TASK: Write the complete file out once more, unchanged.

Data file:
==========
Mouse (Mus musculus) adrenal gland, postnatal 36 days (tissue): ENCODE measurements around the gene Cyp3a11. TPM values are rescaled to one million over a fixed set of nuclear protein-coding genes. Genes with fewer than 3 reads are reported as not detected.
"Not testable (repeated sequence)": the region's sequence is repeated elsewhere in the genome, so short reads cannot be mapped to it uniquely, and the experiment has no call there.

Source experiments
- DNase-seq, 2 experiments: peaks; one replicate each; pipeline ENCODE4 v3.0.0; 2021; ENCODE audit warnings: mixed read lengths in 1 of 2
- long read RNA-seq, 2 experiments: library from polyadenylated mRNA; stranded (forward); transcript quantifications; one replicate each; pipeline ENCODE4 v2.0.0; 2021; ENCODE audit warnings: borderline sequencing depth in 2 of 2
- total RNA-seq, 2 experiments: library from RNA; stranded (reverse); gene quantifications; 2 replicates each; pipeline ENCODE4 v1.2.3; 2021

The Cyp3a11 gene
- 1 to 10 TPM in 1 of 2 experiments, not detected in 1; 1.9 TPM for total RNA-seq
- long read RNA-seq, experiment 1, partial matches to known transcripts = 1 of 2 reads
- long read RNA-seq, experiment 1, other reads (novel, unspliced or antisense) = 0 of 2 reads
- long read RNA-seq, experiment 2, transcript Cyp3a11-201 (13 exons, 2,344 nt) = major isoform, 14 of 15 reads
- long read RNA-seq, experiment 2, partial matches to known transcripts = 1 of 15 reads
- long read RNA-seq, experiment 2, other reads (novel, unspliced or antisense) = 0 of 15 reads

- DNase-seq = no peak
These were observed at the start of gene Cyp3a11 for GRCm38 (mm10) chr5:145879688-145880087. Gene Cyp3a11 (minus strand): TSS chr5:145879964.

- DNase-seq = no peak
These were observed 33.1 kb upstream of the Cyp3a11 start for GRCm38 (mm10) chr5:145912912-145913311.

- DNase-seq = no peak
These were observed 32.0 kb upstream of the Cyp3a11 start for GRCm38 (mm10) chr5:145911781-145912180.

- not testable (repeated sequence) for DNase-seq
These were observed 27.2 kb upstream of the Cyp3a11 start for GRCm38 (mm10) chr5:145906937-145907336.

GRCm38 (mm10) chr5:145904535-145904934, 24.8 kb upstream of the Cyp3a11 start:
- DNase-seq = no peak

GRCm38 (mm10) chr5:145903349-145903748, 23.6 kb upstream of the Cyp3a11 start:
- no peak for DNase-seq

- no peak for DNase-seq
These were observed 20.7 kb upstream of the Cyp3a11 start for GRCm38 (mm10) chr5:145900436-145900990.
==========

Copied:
Mouse (Mus musculus) adrenal gland, postnatal 36 days (tissue): ENCODE measurements around the gene Cyp3a11. TPM values are rescaled to one million over a fixed set of nuclear protein-coding genes. Genes with fewer than 3 reads are reported as not detected.
"Not testable (repeated sequence)": the region's sequence is repeated elsewhere in the genome, so short reads cannot be mapped to it uniquely, and the experiment has no call there.

Source experiments
- DNase-seq, 2 experiments: peaks; one replicate each; pipeline ENCODE4 v3.0.0; 2021; ENCODE audit warnings: mixed read lengths in 1 of 2
- long read RNA-seq, 2 experiments: library from polyadenylated mRNA; stranded (forward); transcript quantifications; one replicate each; pipeline ENCODE4 v2.0.0; 2021; ENCODE audit warnings: borderline sequencing depth in 2 of 2
- total RNA-seq, 2 experiments: library from RNA; stranded (reverse); gene quantifications; 2 replicates each; pipeline ENCODE4 v1.2.3; 2021

The Cyp3a11 gene
- 1 to 10 TPM in 1 of 2 experiments, not detected in 1; 1.9 TPM for total RNA-seq
- long read RNA-seq, experiment 1, partial matches to known transcripts = 1 of 2 reads
- long read RNA-seq, experiment 1, other reads (novel, unspliced or antisense) = 0 of 2 reads
- long read RNA-seq, experiment 2, transcript Cyp3a11-201 (13 exons, 2,344 nt) = major isoform, 14 of 15 reads
- long read RNA-seq, experiment 2, partial matches to known transcripts = 1 of 15 reads
- long read RNA-seq, experiment 2, other reads (novel, unspliced or antisense) = 0 of 15 reads

- DNase-seq = no peak
These were observed at the start of gene Cyp3a11 for GRCm38 (mm10) chr5:145879688-145880087. Gene Cyp3a11 (minus strand): TSS chr5:145879964.

- DNase-seq = no peak
These were observed 33.1 kb upstream of the Cyp3a11 start for GRCm38 (mm10) chr5:145912912-145913311.

- DNase-seq = no peak
These were observed 32.0 kb upstream of the Cyp3a11 start for GRCm38 (mm10) chr5:145911781-145912180.

- not testable (repeated sequence) for DNase-seq
These were observed 27.2 kb upstream of the Cyp3a11 start for GRCm38 (mm10) chr5:145906937-145907336.

GRCm38 (mm10) chr5:145904535-145904934, 24.8 kb upstream of the Cyp3a11 start:
- DNase-seq = no peak

GRCm38 (mm10) chr5:145903349-145903748, 23.6 kb upstream of the Cyp3a11 start:
- no peak for DNase-seq

- no peak for DNase-seq
These were observed 20.7 kb upstream of the Cyp3a11 start for GRCm38 (mm10) chr5:145900436-145900990.